I have heard Deer Park called “the most beautiful primitive campground in the state,” and I believe it.  It’s 16 sites are located 5,400 feet above Port Angeles, where sub-alpine firs give way to barren alpine meadows on Blue Mountain.  Choosing a site (if there is much choice left when you get up there) can be difficult: do you want an open site on the west side of the campground, exposed to icy winds but with incredible views into the interior of the Olympic Mountains, or would you prefer a site on the east side, bordering a lupin-filled meadow and sheltered by fir trees?  Our choice was made easy: when we arrived at 2:00 on Thursday afternoon there were four sites left, two of them walk-in, all among the trees.  We took the one with the most level tent pad, site 14.

As soon as we had set up camp, the clouds, which had been obscuring our view of the mountains around us as we drove up the gravel Deer Park Road, began rolling over the ridge we were on.  Aside from giving the place a mysterious air, they also made it frigid, the damp kind that goes through everything.  I never got warm in my sleeping bag that night.  Before bedtime, though, we drove to the very end of the road at the top of Blue Mountain–or, almost the top.  We walked the rest of the way to the summit on a loop nature trail.

There are few benefits to being unable to sleep.  One of them, though, has to be getting to see the sun rise, and to watch it rise on a perfectly clear morning over a sweep of mountains from on top of a mountain yourself is a magical event.

The weather remained clear for the rest of the day.  At nine o’clock we hit the trail that runs along the ridge-line between Deer Park and Obstruction Point. (The latter is accessed via a dirt road from Hurricane Ridge.)  The trail immediately drops 400 feet to a saddle, then climbs for 3.5 miles and 1,000 feet past an impressive variety and number of wild flowers, through high forests and meadows, to a large meadow and a barren ridge below 6,434 ft Maiden Peak, where we turned around.  It was one of the most worthwhile hikes I have ever taken.

High meadow below Maiden Peak

From this barren ridge you can look into Maiden Peak's cirque and out over the Strait of Jaun de Fuca

Lavon points to our destination, visible from the trailhead

We returned to the campground around 2:30 and spent the rest of the day relaxing.  Despite the sun, the air at that high elevation was a chilly 58 degrees in the middle of the afternoon.  I wore my wool sweater for the rest of the day, but, thanks to some tent rearranging, spent the night warm and comfortable and woke up the next morning well after sunrise.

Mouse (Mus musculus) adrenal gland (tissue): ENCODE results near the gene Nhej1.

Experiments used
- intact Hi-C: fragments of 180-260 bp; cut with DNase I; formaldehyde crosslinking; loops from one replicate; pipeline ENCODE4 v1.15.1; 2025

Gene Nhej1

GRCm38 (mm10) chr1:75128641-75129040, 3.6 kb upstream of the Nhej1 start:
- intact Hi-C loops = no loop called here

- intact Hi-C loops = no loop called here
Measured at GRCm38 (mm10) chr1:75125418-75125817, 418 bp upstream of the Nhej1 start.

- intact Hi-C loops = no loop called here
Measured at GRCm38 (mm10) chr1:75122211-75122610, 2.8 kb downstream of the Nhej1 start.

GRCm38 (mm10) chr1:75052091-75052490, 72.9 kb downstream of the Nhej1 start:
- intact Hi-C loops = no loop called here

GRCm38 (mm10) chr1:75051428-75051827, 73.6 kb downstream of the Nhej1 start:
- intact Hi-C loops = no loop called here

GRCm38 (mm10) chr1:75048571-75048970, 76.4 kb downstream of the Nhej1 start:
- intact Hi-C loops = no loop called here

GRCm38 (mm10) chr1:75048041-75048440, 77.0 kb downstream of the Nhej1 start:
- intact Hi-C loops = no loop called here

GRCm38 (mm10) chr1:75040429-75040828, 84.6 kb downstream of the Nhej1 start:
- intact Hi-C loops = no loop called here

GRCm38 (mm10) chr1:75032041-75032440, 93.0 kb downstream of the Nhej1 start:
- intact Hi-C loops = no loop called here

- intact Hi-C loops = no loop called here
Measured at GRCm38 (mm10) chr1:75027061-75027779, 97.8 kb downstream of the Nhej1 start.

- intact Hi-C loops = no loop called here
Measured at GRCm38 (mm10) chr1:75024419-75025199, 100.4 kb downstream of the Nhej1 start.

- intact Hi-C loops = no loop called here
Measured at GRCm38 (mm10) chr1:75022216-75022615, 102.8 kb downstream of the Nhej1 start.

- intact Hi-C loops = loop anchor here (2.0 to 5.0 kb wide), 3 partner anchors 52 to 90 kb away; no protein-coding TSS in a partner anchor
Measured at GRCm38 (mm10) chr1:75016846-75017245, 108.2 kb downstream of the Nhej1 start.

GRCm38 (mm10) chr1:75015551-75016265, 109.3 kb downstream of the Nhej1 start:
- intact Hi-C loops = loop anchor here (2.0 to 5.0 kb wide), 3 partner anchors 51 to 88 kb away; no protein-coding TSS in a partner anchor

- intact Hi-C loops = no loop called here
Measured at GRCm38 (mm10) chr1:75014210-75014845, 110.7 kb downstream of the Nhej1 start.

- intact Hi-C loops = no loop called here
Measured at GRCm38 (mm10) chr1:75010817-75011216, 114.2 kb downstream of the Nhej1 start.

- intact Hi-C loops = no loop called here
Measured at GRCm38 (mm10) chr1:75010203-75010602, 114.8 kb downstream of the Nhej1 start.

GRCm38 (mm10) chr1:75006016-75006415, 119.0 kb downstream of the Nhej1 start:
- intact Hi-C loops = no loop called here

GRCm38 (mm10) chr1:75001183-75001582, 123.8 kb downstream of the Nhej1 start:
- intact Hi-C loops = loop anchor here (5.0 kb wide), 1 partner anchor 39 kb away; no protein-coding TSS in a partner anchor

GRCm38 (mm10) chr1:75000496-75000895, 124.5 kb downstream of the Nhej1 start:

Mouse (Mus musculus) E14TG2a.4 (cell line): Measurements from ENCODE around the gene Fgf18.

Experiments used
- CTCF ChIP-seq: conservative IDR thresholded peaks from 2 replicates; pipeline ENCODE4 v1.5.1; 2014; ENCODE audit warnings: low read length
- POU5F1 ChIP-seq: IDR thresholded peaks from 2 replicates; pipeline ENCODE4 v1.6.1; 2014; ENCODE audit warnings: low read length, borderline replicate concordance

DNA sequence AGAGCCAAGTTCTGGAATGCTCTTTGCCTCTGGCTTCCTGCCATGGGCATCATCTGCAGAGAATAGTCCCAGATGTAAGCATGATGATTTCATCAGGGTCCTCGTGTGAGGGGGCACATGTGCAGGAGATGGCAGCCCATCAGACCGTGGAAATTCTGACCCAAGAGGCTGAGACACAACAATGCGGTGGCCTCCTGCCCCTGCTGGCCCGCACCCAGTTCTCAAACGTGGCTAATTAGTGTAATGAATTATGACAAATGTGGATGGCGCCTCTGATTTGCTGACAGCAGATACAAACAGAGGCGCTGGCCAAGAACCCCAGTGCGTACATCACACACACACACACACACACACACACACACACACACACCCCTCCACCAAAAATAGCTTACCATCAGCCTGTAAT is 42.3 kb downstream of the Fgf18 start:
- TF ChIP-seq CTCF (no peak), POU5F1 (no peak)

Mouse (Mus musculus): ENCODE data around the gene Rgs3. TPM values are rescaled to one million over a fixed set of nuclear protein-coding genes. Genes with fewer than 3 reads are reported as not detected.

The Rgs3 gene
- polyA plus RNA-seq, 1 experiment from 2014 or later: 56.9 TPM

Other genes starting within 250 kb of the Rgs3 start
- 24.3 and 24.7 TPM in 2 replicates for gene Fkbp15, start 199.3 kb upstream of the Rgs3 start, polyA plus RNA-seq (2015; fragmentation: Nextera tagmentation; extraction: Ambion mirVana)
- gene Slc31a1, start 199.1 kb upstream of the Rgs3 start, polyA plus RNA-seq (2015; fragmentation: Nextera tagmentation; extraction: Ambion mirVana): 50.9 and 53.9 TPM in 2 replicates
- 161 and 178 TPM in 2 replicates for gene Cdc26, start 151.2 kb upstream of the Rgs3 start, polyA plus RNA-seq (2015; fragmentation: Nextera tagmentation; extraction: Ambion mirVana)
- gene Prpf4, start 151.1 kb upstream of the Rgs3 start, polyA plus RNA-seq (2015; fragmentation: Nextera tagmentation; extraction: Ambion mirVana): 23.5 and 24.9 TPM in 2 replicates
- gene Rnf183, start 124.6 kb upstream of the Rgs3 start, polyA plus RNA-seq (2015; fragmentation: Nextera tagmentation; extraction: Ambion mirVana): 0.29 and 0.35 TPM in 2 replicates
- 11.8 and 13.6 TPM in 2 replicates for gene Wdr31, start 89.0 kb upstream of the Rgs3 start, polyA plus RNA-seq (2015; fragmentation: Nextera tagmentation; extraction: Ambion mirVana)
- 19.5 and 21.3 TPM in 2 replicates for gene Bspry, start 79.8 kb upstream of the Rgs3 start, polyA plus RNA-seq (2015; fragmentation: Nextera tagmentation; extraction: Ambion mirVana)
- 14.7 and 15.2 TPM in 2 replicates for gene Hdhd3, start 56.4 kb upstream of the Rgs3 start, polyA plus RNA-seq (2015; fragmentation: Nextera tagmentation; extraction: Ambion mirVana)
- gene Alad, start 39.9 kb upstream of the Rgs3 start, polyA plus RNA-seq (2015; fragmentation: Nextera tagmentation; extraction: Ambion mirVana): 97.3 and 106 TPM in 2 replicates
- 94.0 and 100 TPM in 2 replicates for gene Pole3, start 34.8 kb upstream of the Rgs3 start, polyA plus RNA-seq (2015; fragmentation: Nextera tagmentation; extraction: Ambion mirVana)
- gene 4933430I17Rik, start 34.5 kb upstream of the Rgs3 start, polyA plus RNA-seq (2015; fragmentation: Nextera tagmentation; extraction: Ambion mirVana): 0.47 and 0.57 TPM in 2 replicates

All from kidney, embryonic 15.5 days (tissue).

More information on the campground, as well as tips for camping in a primitive campground are to come.  In the mean time, enjoy some wildflower pictures:

stonecrop on top of Blue Mountain

lupin in the meadow behind the campground

columbine along the trail

lupin and bear grass in the high meadow

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Friday morning saw camping-buddy Lavon and myself heading out to the Olympic peninsula for a weekend of camping.  The plan was to spend two nights at the Hoh rainforest, with a roughly six mile hike up the river as our Saturday activity.  First things first, though; Friday was also an eventful day for our little town: the grand opening of our very own Trader Joe’s.  We stopped in on our way out of town and experienced live music, hula dancers, and something I’d never seen in a grocery store before: lines 15 people deep in which every person was cheerful and smiling.  We picked up some of Joe’s Spicy Chai Latte just-add-water mix, which turned out to be quite tasty and an excellent thing to take camping because it meany we could have chai without bringing along milk.

It’s 160 miles from my house to the Hoh, so we made a couple of stops along the way.  The first, at Hurricane Coffee in Sequim, is a stop we make nearly every time we pass by.  The place has a really nice atmosphere and some pretty delicious coffee and bagels.  Later, we had a picnic lunch (falafel with olives, capers, tsaziki, and tomatoes in pita) at La Poel, a small peninsula that sticks out into Lake Crescent, which, I learned on this trip, used to contain a truck stop with cabins and a tavern, but now just has picnic tables and fire pits.  No overnight camping is allowed at La Poel, but it makes a tranquil mid-day retreat.

As we passed through Forks, Lavon and I started planning an imaginary Twilight themed ice cream shop.  We had fun thinking up flavors to go with books we’d never read until we came to the turn off to get to the Hoh…  where we were stopped by a ranger.  He informed us that there was a mother elk that had just given birth and was charging at people, so they had to close the area.  There went that plan.  We turned around, made our way back through the Twilight Zone–I mean, Forks–and headed to the coast to camp at Mora, right across the Quillayute River from La Push.

There appears to be some force in the universe that is constantly driving me towards Mora.  I have camped there four or five times, yet only one of those times was intentional.  When other campgrounds are full or close, Mora is where I end up.  And I don’t mind, because Mora is actually my favorite campground of any that I’ve been to.

So we snagged site 31 at Mora, a cozy little site with a tent pad set back in what Lavon called a grotto made of vine maple and elderberry bushes.  Most of the rest of the afternoon was spent mapping out the campground, which took quite a while as there are nearly 100 sites between five irregularly shaped loops.  Loops C and D were closed because the campground wasn’t very busy, and A hardly had anyone in it, so we got to walk into a whole bunch of the sites to really get a feel for them.  #18, in loop A, had this really cool stump in it:

For dinner we had sausages with sauted onions and mushrooms and polenta (perfect camp fare: hearty and delicious), after which we went a mile further down the road to its end at Rialto Beach, where we watched the waves under a darkening grey sky.  Back at camp, my home-made fire starters worked reasonably well.  I wish I had taken the time to fill them up further with wax so they would burn longer, but they got the job done.

Sleep that night should have been easy.  There was a lovely chorus of frogs, and while our neighbor did snore, he was far enough away not to be a nuisance.  The rain that started around 11:30, on the other hand, was a problem.  Our lovely little tent grotto sent large drips hammering down on the tent’s rain fly, making a terrible racket.  The noise, along with my constant worry that all our stuff would become soaked as it touched the edge of the tent, kept me awake, though I know I did get some sleep, and probably more than I thought.